Harold Nicholson was born on November 17, 1950, in Woodburn, Oregon. He joined the U.S. Army where he rose to the rank of Captain and worked in the intelligence unit. On October 20, 1980 Nicholson began working for the CIA. He would have an impressive career in the CIA, travelling between different countries with different titles and different responsibilities. In general, he worked as an operations officer focused on conducting intelligence operations against foreign intelligence services. He was especially tasked to look into the intelligence services of the Soviet Union and later the Russian Federation. He worked in Manilla, Philippines from 1982-1985, in Bangkok, Thailand from 1985-1987 and in Tokyo, Japan from 1987-1989. In all of these assignments he would make contacts with previously targeted Soviet officials.
In 1990, he was made CIA Chief of Station in Bucharest, Romania. He stayed in this capacity until 1992, whereupon he was transferred to Kuala Lumpur, Malaysia where he served as the Deputy Chief of Station/Operations Officer and met with targeted Russian officials whom he looked to recruit. He stayed in this position for two years.
In 1994 Nicholson was brought back to the United States and served as an instructor in Camp Peary, Virginia at the classified CIA Special Training Center often known as “the Farm.” In this position he taught trainees the art of various aspects of tradecraft. Finally in 1996, he moved to CIA Headquarters in Langley, Virginia where he was designated as the Branch Chief for the Counterterrorism Center, Directorate of Operations. He held “Top Secret” and “Sensitive Compartmentalized Information” security clearances.
While his career was finding more and more success, his home life was in shambles. The time away from home and the constant travel wore away at his marriage. His wife Laurie divorced him, but he was eventually able to gain custody of the children and struggled to support them and pay alimony on his $73,000.00 a year salary.
Apparently Nicholson had already made plans to earn more money as he began spying for Russia while in Kuala Lumpur. In his position he met with an officer from the Russian intelligence service. He met with him in the Russian Embassy with the authorization of the CIA as the goal was to try to recruit Russian officers to spy for the United States. His fourth meeting was decidedly not authorized and it is in this meeting that it is believed Nicholson was instead recruited by the Russians. He met with the SVRR officer away from the embassy and the next day, June 30, 1994, $12,000.00 was wired into Nicholson’s savings account in a credit union in Eugene, Oregon.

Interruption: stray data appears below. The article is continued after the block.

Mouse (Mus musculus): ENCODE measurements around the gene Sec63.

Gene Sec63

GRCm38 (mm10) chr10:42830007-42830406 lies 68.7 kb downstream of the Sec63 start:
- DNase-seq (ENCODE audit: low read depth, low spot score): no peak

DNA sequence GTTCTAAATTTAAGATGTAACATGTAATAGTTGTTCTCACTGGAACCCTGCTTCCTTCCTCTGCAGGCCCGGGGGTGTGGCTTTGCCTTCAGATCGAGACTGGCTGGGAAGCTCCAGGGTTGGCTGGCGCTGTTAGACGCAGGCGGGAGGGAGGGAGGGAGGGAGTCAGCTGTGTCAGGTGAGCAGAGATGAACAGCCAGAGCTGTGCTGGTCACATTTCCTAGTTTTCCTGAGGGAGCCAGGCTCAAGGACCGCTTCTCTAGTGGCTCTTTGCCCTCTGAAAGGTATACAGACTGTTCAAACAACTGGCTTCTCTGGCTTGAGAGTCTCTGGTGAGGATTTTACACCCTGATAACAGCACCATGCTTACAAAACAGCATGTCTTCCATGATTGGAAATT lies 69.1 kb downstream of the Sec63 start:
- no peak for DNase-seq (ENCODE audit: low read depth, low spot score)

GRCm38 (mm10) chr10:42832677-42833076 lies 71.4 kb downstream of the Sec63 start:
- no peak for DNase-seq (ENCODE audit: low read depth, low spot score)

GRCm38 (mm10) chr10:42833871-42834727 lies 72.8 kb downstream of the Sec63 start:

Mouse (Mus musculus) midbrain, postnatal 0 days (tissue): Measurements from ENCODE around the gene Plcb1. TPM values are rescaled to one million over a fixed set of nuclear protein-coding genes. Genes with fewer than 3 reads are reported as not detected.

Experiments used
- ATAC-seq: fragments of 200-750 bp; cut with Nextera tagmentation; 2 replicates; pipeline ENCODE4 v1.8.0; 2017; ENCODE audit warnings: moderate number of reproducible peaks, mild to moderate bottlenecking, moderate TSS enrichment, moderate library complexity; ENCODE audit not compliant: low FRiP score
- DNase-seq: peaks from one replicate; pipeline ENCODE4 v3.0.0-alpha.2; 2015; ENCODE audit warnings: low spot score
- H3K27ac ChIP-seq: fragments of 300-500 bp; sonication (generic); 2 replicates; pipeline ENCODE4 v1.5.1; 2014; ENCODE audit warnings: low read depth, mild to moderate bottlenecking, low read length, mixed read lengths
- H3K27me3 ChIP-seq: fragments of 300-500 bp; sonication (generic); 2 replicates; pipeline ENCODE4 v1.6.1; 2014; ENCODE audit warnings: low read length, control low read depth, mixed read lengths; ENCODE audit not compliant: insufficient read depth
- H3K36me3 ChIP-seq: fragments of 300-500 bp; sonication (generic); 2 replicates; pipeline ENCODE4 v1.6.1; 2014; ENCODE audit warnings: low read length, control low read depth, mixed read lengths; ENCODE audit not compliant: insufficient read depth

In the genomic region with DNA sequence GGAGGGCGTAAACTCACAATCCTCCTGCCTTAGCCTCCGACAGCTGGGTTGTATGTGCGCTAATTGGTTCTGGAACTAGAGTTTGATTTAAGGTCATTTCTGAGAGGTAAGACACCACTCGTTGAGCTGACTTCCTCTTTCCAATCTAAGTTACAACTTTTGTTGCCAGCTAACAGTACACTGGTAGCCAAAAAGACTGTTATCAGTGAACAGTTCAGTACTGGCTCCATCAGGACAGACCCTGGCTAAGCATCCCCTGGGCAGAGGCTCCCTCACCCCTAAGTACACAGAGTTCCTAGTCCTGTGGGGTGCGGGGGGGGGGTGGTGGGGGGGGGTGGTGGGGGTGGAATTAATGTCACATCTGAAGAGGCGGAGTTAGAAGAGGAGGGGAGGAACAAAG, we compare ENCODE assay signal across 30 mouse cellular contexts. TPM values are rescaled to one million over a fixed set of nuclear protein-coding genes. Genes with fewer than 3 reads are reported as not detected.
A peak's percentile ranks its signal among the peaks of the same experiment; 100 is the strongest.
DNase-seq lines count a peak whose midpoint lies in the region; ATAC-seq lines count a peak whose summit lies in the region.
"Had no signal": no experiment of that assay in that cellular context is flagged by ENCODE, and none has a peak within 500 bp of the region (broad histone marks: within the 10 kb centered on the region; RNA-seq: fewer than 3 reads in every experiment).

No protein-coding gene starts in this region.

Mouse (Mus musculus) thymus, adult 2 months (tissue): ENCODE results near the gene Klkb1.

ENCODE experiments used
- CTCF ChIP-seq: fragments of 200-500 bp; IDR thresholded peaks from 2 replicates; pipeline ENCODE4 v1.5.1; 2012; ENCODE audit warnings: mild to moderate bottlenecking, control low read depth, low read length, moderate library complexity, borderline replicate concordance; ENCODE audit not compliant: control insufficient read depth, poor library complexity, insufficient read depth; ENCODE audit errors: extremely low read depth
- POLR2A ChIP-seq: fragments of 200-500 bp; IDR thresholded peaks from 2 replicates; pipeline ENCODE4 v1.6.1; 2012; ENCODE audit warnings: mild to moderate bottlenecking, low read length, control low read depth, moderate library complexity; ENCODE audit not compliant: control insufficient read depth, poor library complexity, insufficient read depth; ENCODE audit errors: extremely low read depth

Until this point, Nicholson was seen as a valuable asset for the agency and was not suspected of doing anything untoward. However, in October and December 1995, he was subjected to three lie detector tests, a routine security measure conducted every five years for someone in his position. He failed all three of the exams. Some of the questions for which he was flagged were:
- “Are you hiding involvement with a Foreign Intelligence Service?”
- “Have you had unauthorized contact with a Foreign Intelligence Service?”
- “Since 1990, have you had contact with a Foreign Intelligence Service that you are trying to hide from the CIA?”
- “Are you trying to hide any contact with a Foreign Intelligence Service since 1990?”
The polygraph examiner also had to warn Nicholson to stop taking deep breaths during control questions, a tactic often used to manipulate the test.